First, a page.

hiring a mover in toronto

Don’t forget to pack the cat!

Let’s face it, one of the worst parts about buying a new house or condo is the actual move and seemingly everyone in Toronto has a moving horror story.

If you’re having the ‘hire-a-mover-vs-DIY-move’ debate, read on for my best advice:

Hiring a Toronto Mover

I’m a big fan of outsourcing, and while hiring professional movers isn’t especially cheap, the time saved can go a long way to helping you stay sane during a move. Here’s what you need to know about hiring a mover:

  • Ask your friends, family (and of course your REALTOR) for referrals (you’ll likely find most of them will tell you who NOT to hire)
  • Check Yelp and Homestars for independent reviews to help you find the best movers
  • Check the Better Business Bureau to see if the mover you’re considering has had any complaints lodged against them
  • Call references – don’t just take the testimonials on their website at face value
  • Get detailed written quotes from at least 3 movers (including any travel time or gas costs) and remember that cheaper is not always better. You often do get what you pay for.
  • Ask about insurance – what’s included AND what’s excluded, deductibles, etc. 
  • Read the fine print of any contract you sign (before signing)
  • Ask about minimum charges (I learned this lesson the hard way years away when I moved literally across the street. Took them 45 minutes, charged me 4 hours. Ouch.)
  • Find out if they provide packing materials/wardobes/etc – is there an extra charge for these items?
  • Better yet, ask about packing services – this can save you time (and broken dishes)
  • Make sure to ask about specific experience moving specialty items (pianos, antiques, a big screen TV, appliances)

The DIY Move

It will likely be cheaper to move yourself, but make sure you consider the real costs and time commitments involved:

  • When renting a truck, make sure to factor in additional costs for kilometres driven, gas, insurance, deductibles, late return penalties, charges for additional drivers and peak day/time premiums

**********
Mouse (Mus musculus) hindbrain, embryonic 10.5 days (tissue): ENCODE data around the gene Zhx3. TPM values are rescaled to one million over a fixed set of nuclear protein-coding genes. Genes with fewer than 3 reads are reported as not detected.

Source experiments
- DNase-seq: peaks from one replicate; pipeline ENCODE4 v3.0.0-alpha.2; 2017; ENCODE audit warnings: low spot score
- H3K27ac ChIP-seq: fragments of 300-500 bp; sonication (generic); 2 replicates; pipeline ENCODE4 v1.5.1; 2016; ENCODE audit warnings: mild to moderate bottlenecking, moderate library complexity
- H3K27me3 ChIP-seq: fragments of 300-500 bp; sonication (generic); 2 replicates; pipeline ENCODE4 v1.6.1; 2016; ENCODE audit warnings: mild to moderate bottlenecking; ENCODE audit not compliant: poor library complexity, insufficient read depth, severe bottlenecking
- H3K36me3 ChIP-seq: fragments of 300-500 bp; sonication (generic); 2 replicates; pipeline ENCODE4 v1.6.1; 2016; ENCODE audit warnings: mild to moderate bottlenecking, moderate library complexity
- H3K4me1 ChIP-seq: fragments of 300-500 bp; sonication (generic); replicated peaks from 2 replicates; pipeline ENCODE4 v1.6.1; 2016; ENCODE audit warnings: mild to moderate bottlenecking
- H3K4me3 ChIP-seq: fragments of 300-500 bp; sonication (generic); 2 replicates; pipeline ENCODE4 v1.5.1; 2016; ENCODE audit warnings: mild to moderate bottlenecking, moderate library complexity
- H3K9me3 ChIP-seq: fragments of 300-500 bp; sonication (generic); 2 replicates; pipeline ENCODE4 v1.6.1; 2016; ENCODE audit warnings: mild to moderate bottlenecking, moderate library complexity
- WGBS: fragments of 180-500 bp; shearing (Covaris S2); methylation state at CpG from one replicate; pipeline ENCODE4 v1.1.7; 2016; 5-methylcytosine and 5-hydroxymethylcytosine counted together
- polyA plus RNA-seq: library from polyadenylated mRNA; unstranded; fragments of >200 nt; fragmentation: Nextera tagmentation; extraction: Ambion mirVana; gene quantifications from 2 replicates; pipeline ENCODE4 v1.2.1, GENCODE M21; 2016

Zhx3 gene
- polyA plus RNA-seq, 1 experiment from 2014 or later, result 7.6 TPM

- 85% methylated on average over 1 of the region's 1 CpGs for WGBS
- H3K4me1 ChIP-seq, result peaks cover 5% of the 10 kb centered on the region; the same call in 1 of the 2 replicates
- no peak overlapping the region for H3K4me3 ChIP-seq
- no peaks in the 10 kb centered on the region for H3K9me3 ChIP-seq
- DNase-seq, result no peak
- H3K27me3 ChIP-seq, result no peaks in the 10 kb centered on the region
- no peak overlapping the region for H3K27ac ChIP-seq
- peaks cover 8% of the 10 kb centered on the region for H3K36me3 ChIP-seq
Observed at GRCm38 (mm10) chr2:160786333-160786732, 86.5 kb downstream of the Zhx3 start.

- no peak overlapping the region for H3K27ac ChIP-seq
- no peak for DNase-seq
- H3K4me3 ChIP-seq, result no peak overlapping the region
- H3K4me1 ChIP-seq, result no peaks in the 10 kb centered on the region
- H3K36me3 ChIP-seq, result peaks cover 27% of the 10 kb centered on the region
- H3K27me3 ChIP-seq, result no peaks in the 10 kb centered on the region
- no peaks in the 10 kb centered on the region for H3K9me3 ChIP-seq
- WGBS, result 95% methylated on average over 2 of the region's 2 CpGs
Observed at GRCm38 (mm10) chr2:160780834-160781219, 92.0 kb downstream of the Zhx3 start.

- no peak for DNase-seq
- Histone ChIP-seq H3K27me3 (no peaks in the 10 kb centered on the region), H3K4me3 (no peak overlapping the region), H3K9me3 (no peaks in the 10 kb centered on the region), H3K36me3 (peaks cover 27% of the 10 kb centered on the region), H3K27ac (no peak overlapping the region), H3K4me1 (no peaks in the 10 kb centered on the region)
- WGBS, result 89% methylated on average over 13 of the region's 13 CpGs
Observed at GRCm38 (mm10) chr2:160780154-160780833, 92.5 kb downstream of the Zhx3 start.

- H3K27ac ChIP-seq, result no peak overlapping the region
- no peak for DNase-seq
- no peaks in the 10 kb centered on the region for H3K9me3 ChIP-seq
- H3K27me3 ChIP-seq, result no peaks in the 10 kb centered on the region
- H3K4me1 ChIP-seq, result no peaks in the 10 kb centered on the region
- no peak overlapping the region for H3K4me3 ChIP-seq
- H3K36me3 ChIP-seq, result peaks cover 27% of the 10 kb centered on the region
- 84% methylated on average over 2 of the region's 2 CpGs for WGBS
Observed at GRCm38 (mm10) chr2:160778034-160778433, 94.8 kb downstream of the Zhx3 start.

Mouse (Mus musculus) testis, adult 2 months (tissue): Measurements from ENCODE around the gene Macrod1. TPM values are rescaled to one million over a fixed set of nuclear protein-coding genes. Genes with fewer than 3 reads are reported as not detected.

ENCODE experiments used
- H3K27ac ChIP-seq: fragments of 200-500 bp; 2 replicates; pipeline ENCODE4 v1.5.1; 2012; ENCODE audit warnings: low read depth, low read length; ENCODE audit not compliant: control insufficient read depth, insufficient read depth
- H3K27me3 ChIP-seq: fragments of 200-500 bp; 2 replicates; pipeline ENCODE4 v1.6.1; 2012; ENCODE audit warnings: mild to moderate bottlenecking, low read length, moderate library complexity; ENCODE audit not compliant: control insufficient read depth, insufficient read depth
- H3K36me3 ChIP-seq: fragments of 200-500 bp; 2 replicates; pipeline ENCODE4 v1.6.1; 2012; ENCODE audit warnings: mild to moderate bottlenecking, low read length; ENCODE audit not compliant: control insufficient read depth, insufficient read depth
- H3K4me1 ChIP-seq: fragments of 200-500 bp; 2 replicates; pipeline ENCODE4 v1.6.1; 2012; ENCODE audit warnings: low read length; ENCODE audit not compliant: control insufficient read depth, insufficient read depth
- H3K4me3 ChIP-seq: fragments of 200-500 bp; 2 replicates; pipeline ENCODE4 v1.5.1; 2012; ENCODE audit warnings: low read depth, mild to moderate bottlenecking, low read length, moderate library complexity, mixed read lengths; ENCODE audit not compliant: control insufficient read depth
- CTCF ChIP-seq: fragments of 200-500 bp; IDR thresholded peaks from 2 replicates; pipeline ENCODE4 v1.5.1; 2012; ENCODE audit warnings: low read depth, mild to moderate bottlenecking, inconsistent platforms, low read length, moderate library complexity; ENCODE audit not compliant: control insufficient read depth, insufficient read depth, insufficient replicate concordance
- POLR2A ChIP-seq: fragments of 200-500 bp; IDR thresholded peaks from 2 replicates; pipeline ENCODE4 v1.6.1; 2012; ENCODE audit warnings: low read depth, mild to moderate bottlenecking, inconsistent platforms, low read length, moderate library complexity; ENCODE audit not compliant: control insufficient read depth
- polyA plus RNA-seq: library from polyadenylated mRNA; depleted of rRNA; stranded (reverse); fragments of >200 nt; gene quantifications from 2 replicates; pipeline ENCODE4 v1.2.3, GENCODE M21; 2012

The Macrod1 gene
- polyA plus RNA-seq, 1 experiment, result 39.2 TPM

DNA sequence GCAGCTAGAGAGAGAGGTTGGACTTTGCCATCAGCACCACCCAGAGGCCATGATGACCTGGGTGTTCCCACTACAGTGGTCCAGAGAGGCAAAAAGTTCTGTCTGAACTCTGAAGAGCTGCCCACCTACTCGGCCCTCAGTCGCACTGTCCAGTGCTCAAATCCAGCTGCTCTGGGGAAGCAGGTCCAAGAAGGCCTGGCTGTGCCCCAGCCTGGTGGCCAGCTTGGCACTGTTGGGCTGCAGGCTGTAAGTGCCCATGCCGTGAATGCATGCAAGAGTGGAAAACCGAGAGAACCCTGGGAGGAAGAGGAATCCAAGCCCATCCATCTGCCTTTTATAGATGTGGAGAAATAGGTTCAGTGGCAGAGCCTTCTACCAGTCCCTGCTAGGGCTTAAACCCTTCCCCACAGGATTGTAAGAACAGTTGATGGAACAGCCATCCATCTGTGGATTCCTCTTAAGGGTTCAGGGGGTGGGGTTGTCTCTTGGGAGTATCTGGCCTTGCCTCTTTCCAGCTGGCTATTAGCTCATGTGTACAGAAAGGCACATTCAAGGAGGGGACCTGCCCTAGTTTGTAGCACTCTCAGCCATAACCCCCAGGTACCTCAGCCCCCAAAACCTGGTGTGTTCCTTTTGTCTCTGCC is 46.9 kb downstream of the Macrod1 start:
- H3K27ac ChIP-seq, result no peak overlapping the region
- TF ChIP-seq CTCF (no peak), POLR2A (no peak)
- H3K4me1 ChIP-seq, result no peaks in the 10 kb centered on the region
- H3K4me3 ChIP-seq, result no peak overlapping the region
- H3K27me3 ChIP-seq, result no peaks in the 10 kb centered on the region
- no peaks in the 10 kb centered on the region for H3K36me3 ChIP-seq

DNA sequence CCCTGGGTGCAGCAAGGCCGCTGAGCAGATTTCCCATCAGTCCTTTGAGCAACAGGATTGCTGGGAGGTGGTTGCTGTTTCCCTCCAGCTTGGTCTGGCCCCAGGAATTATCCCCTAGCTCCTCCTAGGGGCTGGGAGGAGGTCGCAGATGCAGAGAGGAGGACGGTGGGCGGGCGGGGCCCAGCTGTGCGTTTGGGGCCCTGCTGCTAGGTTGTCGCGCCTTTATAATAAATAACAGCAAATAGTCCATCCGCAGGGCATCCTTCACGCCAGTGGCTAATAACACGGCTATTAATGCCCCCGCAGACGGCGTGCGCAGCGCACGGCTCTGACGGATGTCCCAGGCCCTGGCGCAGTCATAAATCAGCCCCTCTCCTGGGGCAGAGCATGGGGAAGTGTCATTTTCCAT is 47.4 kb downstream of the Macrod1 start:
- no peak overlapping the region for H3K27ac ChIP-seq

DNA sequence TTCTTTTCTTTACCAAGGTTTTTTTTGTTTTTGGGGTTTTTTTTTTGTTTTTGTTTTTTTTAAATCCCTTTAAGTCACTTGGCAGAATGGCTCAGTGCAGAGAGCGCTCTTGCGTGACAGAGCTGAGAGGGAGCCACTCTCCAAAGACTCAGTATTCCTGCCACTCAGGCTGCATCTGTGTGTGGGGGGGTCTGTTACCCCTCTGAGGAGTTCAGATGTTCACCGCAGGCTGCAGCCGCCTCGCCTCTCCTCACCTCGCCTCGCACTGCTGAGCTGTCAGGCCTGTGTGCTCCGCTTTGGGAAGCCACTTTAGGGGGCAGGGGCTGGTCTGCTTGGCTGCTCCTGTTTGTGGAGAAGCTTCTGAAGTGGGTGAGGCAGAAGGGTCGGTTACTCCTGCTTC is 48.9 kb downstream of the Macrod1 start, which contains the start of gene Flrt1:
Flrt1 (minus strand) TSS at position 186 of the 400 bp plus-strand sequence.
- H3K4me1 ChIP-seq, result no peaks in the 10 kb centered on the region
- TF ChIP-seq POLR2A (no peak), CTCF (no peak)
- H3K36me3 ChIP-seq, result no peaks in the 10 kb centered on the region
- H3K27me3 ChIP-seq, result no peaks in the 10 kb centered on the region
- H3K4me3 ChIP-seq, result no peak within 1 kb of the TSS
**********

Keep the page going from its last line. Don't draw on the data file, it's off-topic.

• Make sure the pickup/drop-off location is convenient (my brother in law had to recently drive over 40 km for a pick up, and yes, got dinged for the km’s)
  • Find out as many details as you can about the truck you’ve rented – does it have a ramp? Does it come with a dolly and moving materials? Is it automatic or manual transmission?
  • Invest in good packing materials: duct tape, bubble wrap, moving boxes (LCBO was a good option in university but it’s probably time to graduate to real boxes)
  • A wardrobe box is likely worth the rental cost – not having to cram your clothes in boxes/bags can save you unpacking (and ironing) time
  • If you haven’t used up your “can-you-help-me-move” allotment and still have friends who are up to the task, remember that beer and pizza go a long way to saying thank you.
  • A detailed plan and timeline (with time built in for contingencies) will be your best friend. While you don’t need to go to the extent of my dad’s multi-tabbed Excel spreadsheets and moving truck schematics, a good plan will save you a lot of grief in the long run.

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